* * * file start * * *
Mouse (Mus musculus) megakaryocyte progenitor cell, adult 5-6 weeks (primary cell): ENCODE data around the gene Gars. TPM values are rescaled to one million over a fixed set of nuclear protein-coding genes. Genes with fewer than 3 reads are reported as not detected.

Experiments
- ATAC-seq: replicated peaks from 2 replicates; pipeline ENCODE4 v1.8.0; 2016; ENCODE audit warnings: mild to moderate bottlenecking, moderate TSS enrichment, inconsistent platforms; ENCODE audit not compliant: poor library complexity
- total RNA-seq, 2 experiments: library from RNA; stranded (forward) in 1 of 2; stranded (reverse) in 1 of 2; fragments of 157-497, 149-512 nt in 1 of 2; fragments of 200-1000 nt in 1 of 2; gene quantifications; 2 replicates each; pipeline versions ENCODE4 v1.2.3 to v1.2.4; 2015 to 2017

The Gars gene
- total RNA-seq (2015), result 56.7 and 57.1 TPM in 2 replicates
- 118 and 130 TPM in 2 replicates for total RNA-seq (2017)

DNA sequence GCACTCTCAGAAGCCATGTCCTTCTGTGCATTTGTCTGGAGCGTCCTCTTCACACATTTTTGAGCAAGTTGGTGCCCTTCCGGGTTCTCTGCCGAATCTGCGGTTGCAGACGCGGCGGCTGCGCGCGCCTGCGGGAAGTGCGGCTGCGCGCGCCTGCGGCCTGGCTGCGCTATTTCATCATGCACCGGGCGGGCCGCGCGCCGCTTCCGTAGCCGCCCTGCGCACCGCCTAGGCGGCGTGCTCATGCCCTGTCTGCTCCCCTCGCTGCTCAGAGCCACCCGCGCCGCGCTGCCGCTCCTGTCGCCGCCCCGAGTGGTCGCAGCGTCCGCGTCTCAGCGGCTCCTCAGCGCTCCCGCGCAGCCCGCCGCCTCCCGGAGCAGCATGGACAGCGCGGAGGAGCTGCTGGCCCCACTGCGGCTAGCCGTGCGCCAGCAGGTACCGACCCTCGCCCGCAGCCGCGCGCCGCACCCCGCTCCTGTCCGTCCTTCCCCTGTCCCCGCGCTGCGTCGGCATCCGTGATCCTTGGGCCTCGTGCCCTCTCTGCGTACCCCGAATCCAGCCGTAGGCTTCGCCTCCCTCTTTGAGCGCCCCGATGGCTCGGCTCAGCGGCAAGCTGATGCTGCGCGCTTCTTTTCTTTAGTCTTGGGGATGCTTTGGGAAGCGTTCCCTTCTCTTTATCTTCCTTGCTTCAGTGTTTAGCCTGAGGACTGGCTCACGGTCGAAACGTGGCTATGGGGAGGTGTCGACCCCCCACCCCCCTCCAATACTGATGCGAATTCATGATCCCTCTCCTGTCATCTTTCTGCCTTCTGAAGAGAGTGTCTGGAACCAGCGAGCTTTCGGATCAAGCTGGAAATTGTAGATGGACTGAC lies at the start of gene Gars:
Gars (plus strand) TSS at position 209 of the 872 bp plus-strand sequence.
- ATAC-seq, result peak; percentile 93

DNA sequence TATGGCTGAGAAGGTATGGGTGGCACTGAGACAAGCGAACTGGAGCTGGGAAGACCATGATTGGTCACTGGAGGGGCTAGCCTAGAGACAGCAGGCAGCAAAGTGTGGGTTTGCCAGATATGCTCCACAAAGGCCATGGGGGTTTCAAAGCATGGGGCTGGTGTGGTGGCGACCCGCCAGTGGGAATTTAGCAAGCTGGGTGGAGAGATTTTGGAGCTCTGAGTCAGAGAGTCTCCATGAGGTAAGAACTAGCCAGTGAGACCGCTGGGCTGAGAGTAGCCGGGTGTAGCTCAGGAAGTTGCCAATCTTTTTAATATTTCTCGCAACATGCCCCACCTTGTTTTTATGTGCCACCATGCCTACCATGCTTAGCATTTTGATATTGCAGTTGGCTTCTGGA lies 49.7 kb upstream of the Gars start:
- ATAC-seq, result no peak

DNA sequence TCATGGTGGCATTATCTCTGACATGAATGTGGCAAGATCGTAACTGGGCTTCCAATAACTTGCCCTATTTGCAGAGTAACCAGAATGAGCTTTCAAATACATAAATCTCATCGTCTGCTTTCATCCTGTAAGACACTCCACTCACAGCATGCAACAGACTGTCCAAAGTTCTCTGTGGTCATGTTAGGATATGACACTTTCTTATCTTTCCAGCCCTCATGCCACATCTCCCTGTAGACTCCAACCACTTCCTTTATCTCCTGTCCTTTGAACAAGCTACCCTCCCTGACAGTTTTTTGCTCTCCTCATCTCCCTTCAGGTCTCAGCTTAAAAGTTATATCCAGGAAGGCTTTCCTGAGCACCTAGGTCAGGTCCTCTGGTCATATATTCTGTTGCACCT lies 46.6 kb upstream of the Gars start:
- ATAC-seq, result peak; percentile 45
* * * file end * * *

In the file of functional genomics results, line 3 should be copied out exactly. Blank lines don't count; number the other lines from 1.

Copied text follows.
- ATAC-seq: replicated peaks from 2 replicates; pipeline ENCODE4 v1.8.0; 2016; ENCODE audit warnings: mild to moderate bottlenecking, moderate TSS enrichment, inconsistent platforms; ENCODE audit not compliant: poor library complexity